The Word ‘Assassination’ Seems So Yesterday

Fortunately, the Turks foiled this attempt, but it does raise a question that I’ll get to after this:

Turkish security services have arrested a man of Syrian descent who was planning to assassinate US President Barack Obama during his current trip to Turkey, the Saudi daily Al Watan reported Monday.

Not to sound flippant about a serious issue like this, but I think terrorism is also a serious situation — and since the Obama administration has already decided to replace the word “terrorism” with the blame-spreading “man-caused disasters,” and to scrap the phrase “Global War on Terror” in favor of “Overseas Contingency Operation,” shouldn’t the word “assassination” be relegated to the ash heap of non-progressive history as well? It’s so yesterday.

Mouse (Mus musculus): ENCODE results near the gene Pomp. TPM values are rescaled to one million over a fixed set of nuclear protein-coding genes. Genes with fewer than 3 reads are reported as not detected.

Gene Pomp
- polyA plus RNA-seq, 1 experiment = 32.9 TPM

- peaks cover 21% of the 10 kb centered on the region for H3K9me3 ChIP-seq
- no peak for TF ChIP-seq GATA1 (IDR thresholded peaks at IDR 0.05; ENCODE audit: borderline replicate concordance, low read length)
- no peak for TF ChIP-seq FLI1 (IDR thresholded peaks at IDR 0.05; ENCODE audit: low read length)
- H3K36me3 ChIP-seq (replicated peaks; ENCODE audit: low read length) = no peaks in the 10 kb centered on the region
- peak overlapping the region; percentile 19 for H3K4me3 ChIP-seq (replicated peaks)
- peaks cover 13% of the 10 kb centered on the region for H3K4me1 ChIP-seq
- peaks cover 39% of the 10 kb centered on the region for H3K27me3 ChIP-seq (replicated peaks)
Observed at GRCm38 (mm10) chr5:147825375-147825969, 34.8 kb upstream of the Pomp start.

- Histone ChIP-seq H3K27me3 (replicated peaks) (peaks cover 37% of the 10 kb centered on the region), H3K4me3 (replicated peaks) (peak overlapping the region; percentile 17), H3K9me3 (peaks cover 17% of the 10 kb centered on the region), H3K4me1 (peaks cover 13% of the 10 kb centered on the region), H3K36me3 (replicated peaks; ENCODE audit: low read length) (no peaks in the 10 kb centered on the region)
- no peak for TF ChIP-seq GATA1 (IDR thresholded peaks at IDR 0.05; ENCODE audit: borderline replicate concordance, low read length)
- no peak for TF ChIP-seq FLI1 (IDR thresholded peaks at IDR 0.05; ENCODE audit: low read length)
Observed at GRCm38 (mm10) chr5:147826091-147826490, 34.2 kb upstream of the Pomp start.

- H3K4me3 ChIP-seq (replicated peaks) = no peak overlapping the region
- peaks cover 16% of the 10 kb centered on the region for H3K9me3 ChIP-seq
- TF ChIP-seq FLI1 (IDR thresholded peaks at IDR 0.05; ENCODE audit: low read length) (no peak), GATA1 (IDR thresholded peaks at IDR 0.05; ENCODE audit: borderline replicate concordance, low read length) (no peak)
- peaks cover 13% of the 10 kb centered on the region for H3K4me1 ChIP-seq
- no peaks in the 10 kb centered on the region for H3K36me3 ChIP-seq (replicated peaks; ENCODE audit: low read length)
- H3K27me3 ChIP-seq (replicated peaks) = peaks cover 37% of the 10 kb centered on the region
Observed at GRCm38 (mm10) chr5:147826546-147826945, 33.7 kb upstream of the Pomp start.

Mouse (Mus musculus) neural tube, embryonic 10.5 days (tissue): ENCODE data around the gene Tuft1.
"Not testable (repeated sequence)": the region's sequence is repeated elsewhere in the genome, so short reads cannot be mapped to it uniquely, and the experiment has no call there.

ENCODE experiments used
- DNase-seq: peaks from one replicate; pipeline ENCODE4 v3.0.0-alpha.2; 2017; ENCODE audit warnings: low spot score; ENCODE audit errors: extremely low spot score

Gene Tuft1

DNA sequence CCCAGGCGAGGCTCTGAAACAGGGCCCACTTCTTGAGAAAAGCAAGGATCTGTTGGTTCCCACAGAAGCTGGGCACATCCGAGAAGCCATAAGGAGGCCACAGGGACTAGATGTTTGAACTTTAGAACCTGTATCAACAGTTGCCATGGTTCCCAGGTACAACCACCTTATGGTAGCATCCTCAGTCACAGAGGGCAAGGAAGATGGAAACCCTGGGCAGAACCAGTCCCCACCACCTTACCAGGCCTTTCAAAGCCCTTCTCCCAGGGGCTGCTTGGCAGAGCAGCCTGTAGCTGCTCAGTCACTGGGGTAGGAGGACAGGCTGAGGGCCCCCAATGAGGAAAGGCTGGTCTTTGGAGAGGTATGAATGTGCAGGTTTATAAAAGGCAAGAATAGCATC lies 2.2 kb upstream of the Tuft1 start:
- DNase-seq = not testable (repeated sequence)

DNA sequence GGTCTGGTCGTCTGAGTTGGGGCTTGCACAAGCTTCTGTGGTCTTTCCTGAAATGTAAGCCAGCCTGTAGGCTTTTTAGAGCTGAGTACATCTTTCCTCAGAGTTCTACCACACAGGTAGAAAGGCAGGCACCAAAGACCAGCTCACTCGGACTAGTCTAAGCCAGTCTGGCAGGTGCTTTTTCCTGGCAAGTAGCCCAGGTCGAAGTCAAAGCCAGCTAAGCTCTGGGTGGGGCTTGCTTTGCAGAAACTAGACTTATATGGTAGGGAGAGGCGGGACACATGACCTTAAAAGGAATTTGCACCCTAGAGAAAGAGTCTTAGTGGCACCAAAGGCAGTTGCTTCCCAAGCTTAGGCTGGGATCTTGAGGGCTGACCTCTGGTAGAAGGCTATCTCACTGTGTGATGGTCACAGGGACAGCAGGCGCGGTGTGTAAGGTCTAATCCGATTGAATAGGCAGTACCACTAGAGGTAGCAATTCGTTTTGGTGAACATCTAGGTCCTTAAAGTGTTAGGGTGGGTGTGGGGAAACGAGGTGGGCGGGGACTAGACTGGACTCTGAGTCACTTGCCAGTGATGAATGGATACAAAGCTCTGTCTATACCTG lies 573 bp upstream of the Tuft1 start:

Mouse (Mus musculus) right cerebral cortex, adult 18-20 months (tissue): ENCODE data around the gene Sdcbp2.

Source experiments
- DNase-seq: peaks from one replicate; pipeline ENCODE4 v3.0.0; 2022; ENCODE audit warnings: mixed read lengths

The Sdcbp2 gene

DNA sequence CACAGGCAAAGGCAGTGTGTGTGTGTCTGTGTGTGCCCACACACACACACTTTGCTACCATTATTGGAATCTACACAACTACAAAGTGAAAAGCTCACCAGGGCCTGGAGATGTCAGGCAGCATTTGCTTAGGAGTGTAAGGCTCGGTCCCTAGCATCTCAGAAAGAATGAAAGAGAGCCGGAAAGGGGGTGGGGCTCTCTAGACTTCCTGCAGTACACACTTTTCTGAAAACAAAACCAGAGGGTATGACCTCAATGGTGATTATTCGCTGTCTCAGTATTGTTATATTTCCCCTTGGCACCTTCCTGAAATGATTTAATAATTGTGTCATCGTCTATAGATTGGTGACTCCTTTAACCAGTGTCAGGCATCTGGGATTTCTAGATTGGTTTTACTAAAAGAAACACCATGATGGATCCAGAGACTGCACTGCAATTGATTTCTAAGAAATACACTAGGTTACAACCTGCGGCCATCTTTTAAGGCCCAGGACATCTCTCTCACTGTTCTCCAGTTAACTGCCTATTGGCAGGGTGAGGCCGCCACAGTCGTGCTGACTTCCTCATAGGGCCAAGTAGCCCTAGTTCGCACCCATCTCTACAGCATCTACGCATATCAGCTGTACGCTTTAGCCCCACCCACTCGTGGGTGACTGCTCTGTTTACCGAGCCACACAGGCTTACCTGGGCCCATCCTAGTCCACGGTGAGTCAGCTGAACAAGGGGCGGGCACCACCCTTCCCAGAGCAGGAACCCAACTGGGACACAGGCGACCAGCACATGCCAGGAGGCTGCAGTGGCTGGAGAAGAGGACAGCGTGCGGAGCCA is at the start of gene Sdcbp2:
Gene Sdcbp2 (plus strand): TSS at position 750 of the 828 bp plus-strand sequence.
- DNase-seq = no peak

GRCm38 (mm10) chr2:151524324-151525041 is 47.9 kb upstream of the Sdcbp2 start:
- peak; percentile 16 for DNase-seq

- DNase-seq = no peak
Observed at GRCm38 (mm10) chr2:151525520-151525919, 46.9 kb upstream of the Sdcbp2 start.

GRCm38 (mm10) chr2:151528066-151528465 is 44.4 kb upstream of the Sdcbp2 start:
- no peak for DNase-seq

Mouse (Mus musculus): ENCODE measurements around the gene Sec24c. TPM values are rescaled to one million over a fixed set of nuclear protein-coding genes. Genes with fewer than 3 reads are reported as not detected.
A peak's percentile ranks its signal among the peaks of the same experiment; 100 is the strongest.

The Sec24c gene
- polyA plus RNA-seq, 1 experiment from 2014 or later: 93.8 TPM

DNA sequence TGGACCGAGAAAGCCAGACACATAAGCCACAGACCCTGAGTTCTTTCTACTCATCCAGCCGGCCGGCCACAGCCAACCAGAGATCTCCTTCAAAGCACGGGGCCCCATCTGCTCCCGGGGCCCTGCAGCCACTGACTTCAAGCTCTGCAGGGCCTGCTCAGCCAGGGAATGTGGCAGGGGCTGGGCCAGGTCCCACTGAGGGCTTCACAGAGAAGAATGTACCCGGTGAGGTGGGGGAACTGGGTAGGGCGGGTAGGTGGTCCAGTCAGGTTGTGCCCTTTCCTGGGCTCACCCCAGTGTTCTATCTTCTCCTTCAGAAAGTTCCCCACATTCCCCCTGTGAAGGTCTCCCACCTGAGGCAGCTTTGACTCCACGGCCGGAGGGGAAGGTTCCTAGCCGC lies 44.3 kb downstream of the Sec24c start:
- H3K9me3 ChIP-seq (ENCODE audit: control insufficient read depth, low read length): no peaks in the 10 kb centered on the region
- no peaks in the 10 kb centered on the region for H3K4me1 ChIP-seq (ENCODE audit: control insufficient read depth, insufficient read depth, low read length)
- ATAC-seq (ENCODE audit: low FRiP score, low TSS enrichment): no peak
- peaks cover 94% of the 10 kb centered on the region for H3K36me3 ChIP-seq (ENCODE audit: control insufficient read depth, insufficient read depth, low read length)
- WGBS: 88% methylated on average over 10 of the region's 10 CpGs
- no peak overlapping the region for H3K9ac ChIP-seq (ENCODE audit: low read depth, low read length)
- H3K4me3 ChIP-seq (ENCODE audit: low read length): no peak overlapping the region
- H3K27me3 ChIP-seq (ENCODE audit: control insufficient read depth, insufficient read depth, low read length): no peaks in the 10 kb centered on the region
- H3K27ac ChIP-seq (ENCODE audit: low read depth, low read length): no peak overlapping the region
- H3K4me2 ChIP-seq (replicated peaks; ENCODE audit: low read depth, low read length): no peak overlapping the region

The Obama administration and the media should stop calling it “assassination” and start calling it something like “Unmediated Dispute Settlement.” The term “Projectile Initiated Leadership Transference” would also be acceptable.

And I certainly don’t think we should be using words like “attempt” after “assassination.” The word “attempt” might harm the self-esteem of a would-be assassin because it focuses on the failure to assassinate instead of recognizing the positives, such as motivation for change and certain organizational skills.

Additionally, “assassination” unfairly implies guilt on the part of an alleged assassin, often prior to due process while still in police custody, which could lead to an unfair trial. So, using these new rules, an “attempted assassin” should be referred to as “Detainee with Ostensible Ineffectual Alternate Voting Technique.”

Author: Doug Powers

Doug Powers is a writer, editor and commentator covering news of the day from a conservative viewpoint with an occasional shot of irreverence and a chaser of snark. Townhall Media writer/editor. alum. Bowling novice. Long-suffering Detroit Lions fan. Contact: